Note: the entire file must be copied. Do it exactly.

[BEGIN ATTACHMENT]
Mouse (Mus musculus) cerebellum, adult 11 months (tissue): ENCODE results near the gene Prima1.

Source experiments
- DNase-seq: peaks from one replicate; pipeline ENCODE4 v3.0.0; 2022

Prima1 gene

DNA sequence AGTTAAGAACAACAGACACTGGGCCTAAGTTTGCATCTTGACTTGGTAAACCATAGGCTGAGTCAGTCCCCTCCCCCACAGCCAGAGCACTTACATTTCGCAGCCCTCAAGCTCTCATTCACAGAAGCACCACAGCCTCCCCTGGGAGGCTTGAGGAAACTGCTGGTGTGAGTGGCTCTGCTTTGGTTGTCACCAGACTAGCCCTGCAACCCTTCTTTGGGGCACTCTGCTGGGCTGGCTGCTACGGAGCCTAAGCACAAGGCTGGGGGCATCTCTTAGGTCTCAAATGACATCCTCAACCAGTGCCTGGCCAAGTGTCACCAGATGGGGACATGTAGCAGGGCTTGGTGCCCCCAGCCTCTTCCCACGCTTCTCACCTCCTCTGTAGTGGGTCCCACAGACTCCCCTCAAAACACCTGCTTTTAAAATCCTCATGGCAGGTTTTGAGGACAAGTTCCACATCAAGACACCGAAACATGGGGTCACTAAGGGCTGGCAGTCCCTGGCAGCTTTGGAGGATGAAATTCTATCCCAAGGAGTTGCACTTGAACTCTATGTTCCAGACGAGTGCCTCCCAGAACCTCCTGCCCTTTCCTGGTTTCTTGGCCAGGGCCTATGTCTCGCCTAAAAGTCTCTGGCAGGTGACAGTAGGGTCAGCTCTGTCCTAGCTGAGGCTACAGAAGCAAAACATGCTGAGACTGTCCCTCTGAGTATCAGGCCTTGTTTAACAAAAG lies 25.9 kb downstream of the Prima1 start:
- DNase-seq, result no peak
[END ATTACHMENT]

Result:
Mouse (Mus musculus) cerebellum, adult 11 months (tissue): ENCODE results near the gene Prima1.

Source experiments
- DNase-seq: peaks from one replicate; pipeline ENCODE4 v3.0.0; 2022

Prima1 gene

DNA sequence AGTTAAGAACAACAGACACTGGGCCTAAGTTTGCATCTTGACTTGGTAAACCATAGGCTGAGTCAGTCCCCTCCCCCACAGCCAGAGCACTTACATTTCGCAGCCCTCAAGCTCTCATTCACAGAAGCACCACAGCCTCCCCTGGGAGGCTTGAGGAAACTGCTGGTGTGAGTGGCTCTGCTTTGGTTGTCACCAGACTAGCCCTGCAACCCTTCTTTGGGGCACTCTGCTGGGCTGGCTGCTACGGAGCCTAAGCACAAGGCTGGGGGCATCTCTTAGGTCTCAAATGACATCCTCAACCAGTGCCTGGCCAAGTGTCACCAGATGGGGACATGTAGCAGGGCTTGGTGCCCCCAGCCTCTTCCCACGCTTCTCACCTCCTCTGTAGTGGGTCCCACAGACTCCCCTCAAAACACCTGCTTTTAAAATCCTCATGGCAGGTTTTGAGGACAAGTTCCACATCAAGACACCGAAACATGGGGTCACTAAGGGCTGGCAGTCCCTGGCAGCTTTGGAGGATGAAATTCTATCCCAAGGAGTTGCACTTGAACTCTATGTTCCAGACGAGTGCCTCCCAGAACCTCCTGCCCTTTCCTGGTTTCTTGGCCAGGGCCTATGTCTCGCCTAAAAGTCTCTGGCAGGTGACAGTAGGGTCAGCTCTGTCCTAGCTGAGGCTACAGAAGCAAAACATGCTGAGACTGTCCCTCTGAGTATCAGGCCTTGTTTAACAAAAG lies 25.9 kb downstream of the Prima1 start:
- DNase-seq, result no peak